Credit: X-ray: NASA/CXC/Univ of Toronto/M.Durant et al; Optical: DSS/Davide De Martin
Pulsars are rapidly rotating cinders left behind by the terminal evolution of stars which start out with about 5 to 10 times the mass of our Sun. Pulsars are the dead remnants of the core of the star, which collapses at the end of the star's life so that all the charged sub-atomic particles (protons and electrons) are squeezed into neutrons (in a process called inverse beta decay). The neutron star that's produced has an incredibly high density (so that 1 teaspoonful of neutron star material would contain more mass than the combined human population of earth), and the relatively leisurely rotation of the progenitor star becomes amplified in the collapse. The high spin rates and strong magnetic fields of neutron stars make them arguably the most extreme objects in the Universe. A famous example is the Crab Nebula Pulsar, while another is the Vela Pulsar. The Vela pulsar rotates once every 89 milliseconds, much faster than the rotation of the propeller of a helicopter (which rotates at typically less than 5 rotations per second). Because of a neutron star's high density, you might expect them to be perfectly smooth and spherical. But stresses in a neutron star's solid iron crust can break the crust and generate titanic starquakes. And even slight asymmetries in the distribution of a neutron star's mass can cause it to wobble, and generate gravitational waves as a result. The image above (and the associated movie) of the Vela Pulsar by the Chandra X-ray Observatory seems to show a precessing jet of material being ejected from the neutron star, perhaps showing the wobble of the neutron star.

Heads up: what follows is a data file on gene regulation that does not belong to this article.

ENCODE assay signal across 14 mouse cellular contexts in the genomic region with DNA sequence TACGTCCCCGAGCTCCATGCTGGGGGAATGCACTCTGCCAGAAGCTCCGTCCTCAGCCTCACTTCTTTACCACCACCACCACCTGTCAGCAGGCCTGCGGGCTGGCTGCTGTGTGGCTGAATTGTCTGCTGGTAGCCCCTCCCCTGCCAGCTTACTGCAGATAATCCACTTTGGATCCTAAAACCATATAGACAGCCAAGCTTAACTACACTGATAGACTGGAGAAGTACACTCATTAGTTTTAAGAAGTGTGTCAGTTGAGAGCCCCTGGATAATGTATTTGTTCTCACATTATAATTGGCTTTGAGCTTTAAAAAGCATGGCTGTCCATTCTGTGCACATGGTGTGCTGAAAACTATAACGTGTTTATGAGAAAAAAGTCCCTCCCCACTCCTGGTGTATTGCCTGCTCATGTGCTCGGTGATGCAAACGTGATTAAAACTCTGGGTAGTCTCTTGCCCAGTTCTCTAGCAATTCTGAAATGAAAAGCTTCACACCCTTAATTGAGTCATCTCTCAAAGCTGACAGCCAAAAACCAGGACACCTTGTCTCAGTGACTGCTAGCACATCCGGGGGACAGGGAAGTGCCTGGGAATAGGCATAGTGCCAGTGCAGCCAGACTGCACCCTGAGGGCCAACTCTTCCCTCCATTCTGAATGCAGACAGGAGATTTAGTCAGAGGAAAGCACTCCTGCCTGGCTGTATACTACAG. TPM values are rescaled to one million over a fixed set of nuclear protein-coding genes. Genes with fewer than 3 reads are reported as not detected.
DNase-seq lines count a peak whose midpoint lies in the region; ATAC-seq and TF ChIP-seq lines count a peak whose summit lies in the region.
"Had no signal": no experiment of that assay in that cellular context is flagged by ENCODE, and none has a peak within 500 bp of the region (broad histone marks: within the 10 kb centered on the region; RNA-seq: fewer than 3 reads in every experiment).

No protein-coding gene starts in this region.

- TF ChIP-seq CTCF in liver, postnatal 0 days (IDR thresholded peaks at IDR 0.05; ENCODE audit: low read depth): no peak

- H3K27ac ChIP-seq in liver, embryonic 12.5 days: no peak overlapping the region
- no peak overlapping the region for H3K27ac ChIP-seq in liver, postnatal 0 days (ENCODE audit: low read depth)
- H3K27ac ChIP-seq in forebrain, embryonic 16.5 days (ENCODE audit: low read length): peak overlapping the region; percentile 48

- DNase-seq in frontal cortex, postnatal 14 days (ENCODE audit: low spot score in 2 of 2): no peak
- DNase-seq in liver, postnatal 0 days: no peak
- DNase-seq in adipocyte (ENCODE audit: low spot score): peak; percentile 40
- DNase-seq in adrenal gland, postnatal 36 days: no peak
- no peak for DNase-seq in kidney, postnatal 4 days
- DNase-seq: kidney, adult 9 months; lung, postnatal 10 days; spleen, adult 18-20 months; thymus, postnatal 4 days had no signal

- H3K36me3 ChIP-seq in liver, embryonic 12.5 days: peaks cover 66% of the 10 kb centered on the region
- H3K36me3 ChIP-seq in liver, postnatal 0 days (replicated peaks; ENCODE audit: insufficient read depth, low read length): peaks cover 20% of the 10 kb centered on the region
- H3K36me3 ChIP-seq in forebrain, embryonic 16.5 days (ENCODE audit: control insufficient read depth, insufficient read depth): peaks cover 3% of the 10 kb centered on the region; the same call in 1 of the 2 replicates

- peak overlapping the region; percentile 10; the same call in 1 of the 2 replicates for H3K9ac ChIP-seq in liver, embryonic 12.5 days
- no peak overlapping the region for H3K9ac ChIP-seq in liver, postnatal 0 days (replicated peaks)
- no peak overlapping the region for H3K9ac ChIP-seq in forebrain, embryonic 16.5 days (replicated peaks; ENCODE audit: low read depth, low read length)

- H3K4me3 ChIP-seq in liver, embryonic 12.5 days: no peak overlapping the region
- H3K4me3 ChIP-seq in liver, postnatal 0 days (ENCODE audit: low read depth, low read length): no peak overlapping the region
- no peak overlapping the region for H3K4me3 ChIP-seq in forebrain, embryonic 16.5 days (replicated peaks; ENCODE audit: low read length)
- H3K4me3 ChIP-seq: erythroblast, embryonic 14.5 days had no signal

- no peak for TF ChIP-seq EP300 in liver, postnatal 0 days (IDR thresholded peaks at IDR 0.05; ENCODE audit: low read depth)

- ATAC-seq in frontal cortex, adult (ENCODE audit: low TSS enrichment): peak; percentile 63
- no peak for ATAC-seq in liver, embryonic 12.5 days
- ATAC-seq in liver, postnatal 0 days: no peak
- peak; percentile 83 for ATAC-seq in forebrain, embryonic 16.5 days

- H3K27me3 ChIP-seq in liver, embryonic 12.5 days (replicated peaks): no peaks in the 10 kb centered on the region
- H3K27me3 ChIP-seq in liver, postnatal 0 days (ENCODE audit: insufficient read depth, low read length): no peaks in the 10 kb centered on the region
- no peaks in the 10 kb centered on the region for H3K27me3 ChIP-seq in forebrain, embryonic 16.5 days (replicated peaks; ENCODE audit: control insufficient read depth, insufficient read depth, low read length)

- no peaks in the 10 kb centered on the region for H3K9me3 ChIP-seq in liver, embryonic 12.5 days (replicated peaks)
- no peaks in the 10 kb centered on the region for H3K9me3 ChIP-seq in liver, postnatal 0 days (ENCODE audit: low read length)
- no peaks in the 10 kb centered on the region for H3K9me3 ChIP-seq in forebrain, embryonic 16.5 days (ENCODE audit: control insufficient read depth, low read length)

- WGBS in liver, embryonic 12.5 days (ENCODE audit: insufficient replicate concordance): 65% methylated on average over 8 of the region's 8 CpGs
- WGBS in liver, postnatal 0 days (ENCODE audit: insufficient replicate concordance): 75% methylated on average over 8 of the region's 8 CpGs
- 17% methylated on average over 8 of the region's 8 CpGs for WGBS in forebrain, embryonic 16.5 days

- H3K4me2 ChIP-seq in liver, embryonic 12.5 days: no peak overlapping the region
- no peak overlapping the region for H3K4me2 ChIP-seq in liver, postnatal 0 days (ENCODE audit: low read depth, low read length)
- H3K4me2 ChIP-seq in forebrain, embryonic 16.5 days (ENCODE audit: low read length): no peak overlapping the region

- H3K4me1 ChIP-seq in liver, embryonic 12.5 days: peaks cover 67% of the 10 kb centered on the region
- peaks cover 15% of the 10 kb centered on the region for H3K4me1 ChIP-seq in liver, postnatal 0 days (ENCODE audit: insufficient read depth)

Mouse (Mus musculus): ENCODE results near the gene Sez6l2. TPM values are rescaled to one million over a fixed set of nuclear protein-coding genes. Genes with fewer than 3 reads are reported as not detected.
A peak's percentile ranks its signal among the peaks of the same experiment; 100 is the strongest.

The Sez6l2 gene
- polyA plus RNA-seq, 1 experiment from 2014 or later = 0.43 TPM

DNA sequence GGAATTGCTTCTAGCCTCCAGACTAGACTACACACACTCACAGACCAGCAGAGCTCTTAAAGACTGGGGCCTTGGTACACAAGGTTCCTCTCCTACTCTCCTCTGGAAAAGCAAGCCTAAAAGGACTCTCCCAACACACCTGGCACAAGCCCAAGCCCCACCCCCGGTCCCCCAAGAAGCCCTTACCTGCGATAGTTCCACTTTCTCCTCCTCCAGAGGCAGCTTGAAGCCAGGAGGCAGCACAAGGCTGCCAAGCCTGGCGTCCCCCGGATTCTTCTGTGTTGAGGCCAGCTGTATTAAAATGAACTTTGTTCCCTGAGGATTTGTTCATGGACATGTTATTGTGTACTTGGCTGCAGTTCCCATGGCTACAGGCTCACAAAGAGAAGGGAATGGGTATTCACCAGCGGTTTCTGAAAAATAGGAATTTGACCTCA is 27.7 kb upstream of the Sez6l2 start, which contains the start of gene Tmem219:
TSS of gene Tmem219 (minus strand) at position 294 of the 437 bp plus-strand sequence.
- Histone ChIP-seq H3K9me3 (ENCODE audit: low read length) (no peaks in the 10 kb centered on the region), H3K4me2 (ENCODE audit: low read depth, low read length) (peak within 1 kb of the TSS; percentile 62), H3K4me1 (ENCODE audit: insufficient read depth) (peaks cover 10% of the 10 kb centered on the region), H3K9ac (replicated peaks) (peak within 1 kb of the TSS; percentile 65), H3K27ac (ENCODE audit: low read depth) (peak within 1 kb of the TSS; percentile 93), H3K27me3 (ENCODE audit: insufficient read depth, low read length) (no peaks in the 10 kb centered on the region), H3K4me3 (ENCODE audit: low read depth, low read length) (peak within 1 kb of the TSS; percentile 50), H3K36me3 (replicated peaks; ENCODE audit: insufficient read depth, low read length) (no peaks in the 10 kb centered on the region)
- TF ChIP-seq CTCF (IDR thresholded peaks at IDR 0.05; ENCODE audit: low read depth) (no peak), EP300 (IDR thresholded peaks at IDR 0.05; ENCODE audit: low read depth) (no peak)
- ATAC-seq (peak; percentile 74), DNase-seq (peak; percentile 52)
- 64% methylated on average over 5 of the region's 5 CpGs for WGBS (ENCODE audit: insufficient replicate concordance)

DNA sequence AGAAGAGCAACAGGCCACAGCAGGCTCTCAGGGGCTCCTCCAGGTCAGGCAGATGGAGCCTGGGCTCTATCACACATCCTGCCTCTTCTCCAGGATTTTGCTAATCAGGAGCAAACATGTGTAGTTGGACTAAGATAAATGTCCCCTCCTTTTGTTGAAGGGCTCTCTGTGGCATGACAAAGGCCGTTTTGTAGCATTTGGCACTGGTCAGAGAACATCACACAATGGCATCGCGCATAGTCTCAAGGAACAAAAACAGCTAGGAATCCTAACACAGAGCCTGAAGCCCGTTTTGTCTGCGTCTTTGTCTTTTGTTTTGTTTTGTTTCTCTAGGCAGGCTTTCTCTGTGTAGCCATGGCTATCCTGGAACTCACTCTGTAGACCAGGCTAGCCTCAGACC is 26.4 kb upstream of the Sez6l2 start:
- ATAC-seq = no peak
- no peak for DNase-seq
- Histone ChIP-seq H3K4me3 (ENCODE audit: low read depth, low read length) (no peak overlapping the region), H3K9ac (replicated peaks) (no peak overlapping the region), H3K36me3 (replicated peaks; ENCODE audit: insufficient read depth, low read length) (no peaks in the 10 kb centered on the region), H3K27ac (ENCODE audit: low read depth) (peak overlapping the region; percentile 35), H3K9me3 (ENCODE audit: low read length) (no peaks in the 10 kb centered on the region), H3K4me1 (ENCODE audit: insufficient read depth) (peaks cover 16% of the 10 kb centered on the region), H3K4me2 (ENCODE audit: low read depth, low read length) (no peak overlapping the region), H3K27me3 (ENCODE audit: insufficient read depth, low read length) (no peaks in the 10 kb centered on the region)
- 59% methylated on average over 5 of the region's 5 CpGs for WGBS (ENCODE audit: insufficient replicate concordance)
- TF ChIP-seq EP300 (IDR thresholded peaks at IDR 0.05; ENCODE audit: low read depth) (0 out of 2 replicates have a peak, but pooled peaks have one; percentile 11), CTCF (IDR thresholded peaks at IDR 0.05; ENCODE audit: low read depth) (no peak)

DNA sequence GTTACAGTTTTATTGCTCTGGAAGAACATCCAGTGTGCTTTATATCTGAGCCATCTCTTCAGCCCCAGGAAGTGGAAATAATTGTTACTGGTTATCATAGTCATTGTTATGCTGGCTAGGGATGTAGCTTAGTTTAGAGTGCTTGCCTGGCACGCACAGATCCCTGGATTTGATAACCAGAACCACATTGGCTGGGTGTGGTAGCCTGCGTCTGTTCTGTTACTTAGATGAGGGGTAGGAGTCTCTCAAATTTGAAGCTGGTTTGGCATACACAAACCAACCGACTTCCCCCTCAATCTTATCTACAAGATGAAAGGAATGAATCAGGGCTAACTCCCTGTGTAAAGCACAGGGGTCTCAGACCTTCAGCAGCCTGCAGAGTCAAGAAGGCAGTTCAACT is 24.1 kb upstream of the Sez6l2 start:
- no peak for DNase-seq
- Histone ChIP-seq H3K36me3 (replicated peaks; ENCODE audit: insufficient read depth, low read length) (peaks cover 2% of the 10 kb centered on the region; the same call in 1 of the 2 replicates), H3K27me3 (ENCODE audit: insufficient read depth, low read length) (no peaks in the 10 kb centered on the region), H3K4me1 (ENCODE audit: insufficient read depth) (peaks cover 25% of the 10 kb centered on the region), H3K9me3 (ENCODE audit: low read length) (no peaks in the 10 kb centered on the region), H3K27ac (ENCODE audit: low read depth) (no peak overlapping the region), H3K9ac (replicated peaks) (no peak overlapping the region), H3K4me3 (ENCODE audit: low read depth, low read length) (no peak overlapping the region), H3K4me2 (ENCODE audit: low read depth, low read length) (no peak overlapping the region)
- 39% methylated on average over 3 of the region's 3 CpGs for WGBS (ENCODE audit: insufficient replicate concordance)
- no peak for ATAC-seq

Published: January 21, 2013
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Page Author: Dr. Michael F. Corcoran
Last modified Monday, 28-Jan-2013 06:36:15 EST